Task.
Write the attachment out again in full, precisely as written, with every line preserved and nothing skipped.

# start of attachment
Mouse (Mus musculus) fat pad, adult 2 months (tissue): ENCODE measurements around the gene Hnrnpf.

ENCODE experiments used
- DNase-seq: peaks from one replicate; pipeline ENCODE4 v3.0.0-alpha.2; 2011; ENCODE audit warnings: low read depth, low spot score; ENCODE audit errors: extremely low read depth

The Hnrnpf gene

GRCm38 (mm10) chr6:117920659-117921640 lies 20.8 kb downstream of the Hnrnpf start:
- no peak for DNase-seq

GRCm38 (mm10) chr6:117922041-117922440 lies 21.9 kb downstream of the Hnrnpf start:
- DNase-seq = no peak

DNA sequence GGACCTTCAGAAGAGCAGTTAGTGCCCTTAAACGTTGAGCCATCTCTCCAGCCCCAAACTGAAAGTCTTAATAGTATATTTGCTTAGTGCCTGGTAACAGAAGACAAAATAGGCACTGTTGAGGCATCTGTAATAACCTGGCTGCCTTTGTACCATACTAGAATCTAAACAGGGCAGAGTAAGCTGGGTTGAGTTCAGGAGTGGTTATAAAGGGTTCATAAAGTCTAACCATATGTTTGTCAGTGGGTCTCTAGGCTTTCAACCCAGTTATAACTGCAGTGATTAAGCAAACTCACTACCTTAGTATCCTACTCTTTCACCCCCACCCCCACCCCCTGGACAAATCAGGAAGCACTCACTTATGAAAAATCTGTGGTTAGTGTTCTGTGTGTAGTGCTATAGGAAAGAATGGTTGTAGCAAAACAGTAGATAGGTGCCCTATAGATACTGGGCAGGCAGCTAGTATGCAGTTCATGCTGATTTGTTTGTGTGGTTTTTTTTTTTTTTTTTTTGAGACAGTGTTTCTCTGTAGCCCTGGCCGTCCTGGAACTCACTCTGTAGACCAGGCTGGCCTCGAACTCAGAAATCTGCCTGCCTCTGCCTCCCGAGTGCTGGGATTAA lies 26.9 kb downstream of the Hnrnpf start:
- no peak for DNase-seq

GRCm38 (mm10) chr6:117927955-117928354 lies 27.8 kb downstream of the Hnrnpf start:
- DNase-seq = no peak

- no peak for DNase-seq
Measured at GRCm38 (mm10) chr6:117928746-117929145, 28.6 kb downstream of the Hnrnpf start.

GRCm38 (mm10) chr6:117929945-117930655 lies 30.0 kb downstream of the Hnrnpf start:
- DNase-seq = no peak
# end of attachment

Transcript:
Mouse (Mus musculus) fat pad, adult 2 months (tissue): ENCODE measurements around the gene Hnrnpf.

ENCODE experiments used
- DNase-seq: peaks from one replicate; pipeline ENCODE4 v3.0.0-alpha.2; 2011; ENCODE audit warnings: low read depth, low spot score; ENCODE audit errors: extremely low read depth

The Hnrnpf gene

GRCm38 (mm10) chr6:117920659-117921640 lies 20.8 kb downstream of the Hnrnpf start:
- no peak for DNase-seq

GRCm38 (mm10) chr6:117922041-117922440 lies 21.9 kb downstream of the Hnrnpf start:
- DNase-seq = no peak

DNA sequence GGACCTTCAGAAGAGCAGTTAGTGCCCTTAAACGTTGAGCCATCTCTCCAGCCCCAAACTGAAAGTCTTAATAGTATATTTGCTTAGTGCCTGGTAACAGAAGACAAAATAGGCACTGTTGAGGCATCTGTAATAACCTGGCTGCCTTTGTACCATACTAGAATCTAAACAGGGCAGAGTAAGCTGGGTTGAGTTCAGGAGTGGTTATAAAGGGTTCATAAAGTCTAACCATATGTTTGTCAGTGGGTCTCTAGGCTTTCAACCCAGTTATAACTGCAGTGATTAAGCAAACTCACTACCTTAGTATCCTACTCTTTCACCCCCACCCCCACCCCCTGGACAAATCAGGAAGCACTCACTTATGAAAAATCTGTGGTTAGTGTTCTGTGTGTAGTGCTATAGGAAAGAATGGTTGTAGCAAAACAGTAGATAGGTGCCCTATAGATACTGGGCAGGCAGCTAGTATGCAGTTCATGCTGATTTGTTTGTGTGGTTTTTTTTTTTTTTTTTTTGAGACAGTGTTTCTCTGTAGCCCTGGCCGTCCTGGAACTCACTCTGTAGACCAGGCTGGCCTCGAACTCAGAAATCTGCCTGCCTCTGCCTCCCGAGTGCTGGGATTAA lies 26.9 kb downstream of the Hnrnpf start:
- no peak for DNase-seq

GRCm38 (mm10) chr6:117927955-117928354 lies 27.8 kb downstream of the Hnrnpf start:
- DNase-seq = no peak

- no peak for DNase-seq
Measured at GRCm38 (mm10) chr6:117928746-117929145, 28.6 kb downstream of the Hnrnpf start.

GRCm38 (mm10) chr6:117929945-117930655 lies 30.0 kb downstream of the Hnrnpf start:
- DNase-seq = no peak